For Rakuten Mobile, scale is still elusive as it enters Phase 3

Source: Rakuten Group 2023 earnings report slides

Source: Rakuten Group 2023 earnings report slides

  • Rakuten Mobile’s numbers all improved in 2023
  • It is still losing money, though at a less eye-watering rate
  • Japanese operator predicts more substantial customer base growth during 2024
  • And expects to be profitable on an EBITDA basis by the end of this year and have up to 10 million customers
  • But it will still be a minnow

Rakuten Mobile, the Japanese operator that is trying to muscle its way in as the fourth major mobile service provider in one of the world’s most competitive markets, is slowly improving its financials and its subscriber numbers and, as ever, is still pitching an optimistic outlook to investors. But its 2023 numbers show that the service provider is still about a year away from breaking even and even if it makes the top end of its subscriber growth forecast, it will still only be a minnow with a single-digit market share come 2025. 

The operator’s story is well known. It has reported heavy operating losses in recent years as it ploughed billions into its network in order to achieve national coverage via its own infrastructure and more quickly reduce its expensive domestic roaming bills from KDDI. Those losses have weighed heavily on the financials of its parent company, the Rakuten Group, but the digital services giant has stuck firm with its strategy to add mobile services, and the cloud-oriented physical infrastructure underpinning those services, to its broader portfolio, which includes digital banking, e-commerce, travel services and numerous others – you can read more about the long-term group strategy in this article. The Rakuten Group’s aim is to be the provider of a broad range of synergistic digital services that Japanese people rely upon in their daily lives.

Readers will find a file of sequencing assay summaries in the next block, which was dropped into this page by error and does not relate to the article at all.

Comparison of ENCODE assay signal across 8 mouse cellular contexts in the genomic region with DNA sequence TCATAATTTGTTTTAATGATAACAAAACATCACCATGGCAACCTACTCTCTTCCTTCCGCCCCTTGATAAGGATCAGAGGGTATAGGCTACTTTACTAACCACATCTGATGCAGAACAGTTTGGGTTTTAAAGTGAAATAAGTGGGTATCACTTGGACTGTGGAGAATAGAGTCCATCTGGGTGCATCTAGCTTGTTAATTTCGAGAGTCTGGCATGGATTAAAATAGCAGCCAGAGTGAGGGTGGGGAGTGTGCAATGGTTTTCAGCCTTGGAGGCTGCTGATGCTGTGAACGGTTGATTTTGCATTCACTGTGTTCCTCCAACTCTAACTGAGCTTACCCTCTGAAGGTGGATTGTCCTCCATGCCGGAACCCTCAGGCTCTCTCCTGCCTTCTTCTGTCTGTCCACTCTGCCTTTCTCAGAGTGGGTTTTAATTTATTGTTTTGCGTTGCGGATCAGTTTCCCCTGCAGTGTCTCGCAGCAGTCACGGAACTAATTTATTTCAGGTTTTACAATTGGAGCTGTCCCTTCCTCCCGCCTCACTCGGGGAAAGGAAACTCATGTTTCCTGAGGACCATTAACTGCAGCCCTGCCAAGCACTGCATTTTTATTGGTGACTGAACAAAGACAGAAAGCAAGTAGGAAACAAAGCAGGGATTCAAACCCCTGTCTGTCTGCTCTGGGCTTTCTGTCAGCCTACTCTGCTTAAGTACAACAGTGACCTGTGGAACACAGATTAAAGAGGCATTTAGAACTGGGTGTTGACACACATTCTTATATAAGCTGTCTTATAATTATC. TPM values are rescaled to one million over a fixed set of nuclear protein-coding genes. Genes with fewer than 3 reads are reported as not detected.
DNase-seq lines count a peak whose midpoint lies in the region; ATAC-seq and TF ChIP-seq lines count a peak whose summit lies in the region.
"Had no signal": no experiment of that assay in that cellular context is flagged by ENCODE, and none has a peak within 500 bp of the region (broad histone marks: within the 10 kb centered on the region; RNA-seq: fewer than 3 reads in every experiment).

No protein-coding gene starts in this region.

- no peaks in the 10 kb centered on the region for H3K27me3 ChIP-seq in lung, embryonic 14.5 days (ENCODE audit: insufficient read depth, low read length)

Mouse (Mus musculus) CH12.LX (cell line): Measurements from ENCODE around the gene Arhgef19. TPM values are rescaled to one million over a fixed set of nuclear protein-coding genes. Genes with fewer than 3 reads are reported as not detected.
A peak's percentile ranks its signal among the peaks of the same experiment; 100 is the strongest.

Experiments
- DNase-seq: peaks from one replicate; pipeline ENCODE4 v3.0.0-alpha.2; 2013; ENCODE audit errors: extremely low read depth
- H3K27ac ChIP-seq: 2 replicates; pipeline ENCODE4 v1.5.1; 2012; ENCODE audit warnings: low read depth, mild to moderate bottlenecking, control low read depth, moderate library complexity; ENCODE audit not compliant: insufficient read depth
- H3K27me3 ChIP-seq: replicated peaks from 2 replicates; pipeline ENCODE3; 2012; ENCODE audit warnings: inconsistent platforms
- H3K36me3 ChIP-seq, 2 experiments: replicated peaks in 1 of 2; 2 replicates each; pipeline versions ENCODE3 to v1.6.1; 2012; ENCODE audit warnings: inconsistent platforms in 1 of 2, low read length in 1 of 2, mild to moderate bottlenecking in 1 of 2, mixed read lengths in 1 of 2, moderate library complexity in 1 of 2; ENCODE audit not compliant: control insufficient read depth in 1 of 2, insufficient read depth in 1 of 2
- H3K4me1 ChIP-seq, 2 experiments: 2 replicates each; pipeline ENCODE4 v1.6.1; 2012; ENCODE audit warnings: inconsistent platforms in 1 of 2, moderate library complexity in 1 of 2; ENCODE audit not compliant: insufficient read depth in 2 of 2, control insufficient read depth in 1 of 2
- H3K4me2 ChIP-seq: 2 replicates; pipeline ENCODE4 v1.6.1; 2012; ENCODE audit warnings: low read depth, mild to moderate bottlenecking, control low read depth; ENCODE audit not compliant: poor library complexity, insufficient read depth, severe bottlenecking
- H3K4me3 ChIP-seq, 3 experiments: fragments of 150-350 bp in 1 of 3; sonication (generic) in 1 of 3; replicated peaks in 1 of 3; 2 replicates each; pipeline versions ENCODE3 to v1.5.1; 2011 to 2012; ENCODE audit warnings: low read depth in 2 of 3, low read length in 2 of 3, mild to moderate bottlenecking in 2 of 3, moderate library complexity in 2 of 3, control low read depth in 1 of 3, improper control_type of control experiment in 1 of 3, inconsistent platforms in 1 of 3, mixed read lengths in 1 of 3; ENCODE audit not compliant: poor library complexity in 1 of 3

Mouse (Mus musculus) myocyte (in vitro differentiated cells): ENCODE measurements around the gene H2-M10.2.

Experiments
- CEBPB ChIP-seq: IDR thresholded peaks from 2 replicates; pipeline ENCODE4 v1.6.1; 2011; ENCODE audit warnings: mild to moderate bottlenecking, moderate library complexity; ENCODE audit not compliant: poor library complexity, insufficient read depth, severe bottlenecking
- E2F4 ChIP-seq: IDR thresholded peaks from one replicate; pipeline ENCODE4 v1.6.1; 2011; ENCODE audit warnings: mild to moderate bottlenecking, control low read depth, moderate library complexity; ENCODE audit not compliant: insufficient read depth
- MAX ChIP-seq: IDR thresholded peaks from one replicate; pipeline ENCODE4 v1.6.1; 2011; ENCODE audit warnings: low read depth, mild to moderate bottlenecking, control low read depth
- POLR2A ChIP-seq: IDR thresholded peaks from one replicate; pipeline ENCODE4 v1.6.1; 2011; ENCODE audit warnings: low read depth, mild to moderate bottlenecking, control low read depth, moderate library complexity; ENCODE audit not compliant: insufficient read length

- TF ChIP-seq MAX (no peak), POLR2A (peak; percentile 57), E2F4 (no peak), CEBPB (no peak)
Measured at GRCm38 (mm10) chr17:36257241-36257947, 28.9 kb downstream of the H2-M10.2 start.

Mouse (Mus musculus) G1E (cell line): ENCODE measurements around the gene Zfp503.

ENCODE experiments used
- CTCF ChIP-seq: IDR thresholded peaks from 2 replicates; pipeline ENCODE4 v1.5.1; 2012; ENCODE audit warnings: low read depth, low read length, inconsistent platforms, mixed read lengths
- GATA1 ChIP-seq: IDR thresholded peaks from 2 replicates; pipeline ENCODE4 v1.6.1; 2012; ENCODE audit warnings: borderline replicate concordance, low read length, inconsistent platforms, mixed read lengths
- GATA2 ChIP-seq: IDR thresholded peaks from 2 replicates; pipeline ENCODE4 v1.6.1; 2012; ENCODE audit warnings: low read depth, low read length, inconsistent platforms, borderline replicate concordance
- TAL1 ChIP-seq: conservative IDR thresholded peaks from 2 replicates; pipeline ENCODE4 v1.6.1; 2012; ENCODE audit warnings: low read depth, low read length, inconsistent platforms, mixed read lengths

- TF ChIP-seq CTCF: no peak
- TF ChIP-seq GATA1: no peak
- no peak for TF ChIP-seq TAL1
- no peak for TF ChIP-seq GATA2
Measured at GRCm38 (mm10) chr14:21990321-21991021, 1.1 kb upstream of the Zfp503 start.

The Rakuten Group’s management has always said that heavy losses would be incurred in the short-term before the numbers improved and, indeed, they are getting better, even if the operating losses are still substantial. 

For the full year 2023, Rakuten Mobile generated revenues of 224.9bn yen ($1.5bn), up by 17.7% compared with 2022, while its operating loss for the year was 322.5bn yen ($2.14bn), much better than the 460bn yen ($3bn) operating loss recorded for 2022. 

Its subscriber base grew to almost 6.1 million by the end of December 2023, but that growth has been slow. Rakuten expects the customer addition rate to increase this year and to have between 8 million and 10 million mobile subscribers by the end of 2024, by which time Rakuten Mobile is expected, due to multiple cost-saving “initiatives”, to achieve profitability (on a monthly basis) at an earnings before interest, tax, depreciation and amortisation (EBITDA) level.   

But here’s the challenge for Rakuten: Even if it can offer those customers a broad range of services, it’s still only reaching a small proportion of Japan’s total mobile user base, and even if it hit 10 million customers by the end of this year – which it should do if it can keep up the growth rate it had at the end of last year when it added more than 400,000 customers in December alone – it would still only command a mid-single-digit market share. 

To put Rakuten Mobile’s situation into context, it is competing with the likes of NTT Docomo, which ended 2023 with 90 million mobile customers. 

Rakuten is pitching 2024 as Phase 3 of its strategy, when it transitions from being a “lean” company that was investing for the future, to one that becomes profitable and, by some metric, becomes “The No. 1 mobile operator in Japan.” That leadership would not be in customer numbers or revenues, that’s for sure. 

The optimism is laudable – this is an aggressive digital service provider (DSP) strategy in action, and it’s commendable that the Rakuten Group has stuck with its vision.

But in the meantime, those Rakuten Mobile numbers are still hurting the group’s top and bottom lines, as this earnings press release shows. Fortunately for all of Rakuten, the other parts of its business are growing and are profitable – the hope for the Japanese digital giant is that it’ll be able to say the same for its entire operations before too long. 

- Ray Le Maistre, Editorial Director, TelecomTV

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